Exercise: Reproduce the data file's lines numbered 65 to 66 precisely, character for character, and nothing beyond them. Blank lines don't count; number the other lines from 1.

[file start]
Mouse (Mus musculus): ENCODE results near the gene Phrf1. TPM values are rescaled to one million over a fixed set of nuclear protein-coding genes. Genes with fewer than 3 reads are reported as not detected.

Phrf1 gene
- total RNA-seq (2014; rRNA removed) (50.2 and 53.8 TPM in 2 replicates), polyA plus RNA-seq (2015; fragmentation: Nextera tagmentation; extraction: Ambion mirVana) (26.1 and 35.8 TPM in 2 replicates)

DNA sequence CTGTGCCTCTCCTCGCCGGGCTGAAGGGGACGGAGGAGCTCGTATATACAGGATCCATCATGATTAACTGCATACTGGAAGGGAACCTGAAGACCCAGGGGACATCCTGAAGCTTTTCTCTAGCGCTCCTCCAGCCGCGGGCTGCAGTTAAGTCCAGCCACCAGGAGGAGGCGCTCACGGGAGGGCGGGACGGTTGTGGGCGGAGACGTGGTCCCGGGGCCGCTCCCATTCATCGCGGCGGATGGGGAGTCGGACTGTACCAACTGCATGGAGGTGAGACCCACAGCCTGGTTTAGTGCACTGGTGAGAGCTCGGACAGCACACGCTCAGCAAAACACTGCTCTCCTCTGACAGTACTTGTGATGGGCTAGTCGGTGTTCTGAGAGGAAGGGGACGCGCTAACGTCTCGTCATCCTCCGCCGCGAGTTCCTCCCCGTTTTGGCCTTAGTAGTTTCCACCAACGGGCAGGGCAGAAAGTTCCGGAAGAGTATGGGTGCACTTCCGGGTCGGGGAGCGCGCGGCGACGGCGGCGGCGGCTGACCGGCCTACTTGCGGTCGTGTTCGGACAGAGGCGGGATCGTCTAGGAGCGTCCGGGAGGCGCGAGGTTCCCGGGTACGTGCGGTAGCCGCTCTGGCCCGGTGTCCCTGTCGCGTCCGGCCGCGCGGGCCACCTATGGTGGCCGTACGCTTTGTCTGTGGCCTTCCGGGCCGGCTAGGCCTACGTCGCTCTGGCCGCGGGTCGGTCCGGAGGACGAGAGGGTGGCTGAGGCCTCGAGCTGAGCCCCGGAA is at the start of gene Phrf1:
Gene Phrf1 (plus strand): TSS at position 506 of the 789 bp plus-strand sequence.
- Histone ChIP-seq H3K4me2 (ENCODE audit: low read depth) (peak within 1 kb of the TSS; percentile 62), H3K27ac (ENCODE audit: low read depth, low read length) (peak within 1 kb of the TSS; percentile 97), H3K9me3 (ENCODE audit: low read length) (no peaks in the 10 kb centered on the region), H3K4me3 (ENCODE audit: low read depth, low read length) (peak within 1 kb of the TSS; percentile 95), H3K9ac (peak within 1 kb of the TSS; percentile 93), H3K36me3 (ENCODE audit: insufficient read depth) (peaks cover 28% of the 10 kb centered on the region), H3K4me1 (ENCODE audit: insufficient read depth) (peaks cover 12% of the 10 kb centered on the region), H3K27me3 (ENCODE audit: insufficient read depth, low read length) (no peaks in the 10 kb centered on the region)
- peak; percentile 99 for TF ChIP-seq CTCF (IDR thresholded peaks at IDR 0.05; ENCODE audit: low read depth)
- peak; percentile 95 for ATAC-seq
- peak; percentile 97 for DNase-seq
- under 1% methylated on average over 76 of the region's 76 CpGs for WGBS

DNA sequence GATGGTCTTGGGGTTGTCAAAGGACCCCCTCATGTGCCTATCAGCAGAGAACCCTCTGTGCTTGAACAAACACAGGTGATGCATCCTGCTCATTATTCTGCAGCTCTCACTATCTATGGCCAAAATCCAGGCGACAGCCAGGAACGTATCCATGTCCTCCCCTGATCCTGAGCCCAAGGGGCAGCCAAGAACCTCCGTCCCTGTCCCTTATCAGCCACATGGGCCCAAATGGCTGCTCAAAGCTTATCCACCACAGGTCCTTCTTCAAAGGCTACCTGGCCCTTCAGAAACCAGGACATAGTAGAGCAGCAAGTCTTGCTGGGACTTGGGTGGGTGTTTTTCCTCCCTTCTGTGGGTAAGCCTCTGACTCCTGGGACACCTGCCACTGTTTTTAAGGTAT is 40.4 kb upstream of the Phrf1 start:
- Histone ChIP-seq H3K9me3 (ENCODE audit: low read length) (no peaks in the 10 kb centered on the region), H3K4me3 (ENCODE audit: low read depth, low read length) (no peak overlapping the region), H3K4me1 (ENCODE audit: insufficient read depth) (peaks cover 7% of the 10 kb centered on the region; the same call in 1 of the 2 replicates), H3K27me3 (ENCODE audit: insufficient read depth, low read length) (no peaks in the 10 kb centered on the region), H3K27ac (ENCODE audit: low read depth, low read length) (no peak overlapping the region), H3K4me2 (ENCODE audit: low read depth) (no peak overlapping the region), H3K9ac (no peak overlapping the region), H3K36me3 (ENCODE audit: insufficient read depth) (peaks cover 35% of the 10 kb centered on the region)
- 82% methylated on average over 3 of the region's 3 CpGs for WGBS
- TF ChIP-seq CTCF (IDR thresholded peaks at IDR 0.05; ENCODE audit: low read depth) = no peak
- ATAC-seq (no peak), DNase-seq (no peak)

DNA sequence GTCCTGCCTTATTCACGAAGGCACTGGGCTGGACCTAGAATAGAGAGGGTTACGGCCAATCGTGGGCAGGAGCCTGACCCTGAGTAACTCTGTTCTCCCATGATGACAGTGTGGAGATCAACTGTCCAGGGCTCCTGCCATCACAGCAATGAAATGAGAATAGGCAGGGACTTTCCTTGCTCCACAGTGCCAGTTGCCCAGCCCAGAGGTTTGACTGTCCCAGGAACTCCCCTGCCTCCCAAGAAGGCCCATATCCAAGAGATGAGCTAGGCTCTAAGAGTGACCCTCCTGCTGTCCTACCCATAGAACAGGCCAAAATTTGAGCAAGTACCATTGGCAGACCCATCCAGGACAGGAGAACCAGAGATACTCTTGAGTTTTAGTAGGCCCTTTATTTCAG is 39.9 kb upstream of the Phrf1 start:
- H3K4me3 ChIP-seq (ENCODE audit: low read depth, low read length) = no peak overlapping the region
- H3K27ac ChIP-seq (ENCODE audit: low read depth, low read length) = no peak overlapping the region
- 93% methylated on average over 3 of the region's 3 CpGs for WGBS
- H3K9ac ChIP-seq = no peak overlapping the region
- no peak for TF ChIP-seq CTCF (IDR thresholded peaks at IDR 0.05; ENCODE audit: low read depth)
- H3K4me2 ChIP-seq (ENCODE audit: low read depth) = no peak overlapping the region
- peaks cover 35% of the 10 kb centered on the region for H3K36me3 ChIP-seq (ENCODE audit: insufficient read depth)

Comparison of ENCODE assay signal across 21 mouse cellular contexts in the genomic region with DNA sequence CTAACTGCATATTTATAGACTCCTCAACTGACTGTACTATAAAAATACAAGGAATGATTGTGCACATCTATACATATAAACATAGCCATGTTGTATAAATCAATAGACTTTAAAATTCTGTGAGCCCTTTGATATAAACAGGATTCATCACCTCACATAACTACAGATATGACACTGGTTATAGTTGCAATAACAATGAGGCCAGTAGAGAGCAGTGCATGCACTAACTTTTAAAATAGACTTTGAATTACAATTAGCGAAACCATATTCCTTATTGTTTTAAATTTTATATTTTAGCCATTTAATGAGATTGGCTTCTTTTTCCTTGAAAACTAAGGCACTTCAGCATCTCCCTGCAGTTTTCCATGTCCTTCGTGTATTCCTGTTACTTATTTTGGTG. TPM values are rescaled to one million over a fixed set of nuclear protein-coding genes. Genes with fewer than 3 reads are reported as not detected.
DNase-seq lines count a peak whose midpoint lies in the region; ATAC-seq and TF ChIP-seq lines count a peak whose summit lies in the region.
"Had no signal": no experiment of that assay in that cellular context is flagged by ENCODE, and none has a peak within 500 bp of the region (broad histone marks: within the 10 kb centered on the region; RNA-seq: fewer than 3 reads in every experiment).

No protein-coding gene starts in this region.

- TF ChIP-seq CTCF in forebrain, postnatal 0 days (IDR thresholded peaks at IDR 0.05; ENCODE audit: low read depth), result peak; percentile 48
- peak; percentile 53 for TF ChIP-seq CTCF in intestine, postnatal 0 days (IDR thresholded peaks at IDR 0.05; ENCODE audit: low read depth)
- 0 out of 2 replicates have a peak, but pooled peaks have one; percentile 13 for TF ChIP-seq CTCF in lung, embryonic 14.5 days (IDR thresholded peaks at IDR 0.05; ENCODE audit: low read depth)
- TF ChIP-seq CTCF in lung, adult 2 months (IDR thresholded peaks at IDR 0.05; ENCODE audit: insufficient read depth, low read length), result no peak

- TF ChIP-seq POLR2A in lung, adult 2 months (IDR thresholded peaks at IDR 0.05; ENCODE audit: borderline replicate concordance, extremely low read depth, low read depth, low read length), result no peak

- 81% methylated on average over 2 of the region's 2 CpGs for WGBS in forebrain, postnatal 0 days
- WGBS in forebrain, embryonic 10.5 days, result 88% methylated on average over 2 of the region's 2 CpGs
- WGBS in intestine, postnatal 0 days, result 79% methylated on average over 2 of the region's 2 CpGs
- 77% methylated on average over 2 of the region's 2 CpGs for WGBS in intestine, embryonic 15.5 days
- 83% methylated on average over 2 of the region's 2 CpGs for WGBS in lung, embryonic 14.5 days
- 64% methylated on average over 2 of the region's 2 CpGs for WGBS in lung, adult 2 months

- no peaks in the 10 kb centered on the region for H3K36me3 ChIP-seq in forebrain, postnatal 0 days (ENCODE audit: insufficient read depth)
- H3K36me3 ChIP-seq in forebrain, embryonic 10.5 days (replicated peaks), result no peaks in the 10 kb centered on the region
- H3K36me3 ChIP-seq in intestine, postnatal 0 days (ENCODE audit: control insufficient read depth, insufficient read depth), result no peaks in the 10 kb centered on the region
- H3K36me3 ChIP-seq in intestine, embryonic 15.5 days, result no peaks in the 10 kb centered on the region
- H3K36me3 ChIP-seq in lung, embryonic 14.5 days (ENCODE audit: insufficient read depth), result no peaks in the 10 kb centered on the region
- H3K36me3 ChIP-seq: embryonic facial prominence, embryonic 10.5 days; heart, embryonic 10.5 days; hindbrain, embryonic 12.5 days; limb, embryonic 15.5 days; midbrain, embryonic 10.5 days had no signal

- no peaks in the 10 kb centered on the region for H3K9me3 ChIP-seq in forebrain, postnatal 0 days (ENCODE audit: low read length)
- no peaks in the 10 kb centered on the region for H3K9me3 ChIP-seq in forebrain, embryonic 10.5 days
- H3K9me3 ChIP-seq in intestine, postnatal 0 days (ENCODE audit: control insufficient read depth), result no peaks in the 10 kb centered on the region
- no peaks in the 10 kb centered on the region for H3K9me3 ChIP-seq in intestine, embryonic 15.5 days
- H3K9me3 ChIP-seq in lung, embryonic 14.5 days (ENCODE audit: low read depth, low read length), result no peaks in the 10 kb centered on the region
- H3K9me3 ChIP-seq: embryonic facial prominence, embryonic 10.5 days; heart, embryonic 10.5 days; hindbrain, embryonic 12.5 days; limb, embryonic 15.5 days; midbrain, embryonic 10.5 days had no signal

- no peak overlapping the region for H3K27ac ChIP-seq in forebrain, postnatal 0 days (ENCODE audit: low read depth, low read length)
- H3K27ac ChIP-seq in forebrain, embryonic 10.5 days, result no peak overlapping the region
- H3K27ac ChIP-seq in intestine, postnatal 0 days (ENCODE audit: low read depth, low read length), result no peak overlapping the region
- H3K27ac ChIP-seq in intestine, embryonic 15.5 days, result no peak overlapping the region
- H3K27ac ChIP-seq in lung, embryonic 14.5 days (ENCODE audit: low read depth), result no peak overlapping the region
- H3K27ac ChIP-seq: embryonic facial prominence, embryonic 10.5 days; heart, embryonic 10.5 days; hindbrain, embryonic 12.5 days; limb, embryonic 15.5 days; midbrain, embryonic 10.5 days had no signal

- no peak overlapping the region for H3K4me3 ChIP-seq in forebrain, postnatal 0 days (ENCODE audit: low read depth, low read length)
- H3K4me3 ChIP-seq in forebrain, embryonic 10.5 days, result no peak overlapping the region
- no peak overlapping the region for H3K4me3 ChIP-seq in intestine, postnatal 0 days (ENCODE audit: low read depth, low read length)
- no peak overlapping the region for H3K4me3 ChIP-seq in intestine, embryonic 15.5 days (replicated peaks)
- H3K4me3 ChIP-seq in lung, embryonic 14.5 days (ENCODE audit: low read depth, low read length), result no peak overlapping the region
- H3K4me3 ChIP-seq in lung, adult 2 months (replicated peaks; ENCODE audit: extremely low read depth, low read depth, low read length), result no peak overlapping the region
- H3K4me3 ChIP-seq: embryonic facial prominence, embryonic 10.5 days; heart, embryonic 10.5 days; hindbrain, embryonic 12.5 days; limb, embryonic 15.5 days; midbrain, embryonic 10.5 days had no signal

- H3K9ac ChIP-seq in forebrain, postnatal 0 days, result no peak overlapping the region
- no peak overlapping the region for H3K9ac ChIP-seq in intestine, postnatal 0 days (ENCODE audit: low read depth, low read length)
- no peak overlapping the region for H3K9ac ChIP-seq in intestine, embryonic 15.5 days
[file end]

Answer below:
- no peak overlapping the region for H3K9ac ChIP-seq in intestine, postnatal 0 days (ENCODE audit: low read depth, low read length)
- no peak overlapping the region for H3K9ac ChIP-seq in intestine, embryonic 15.5 days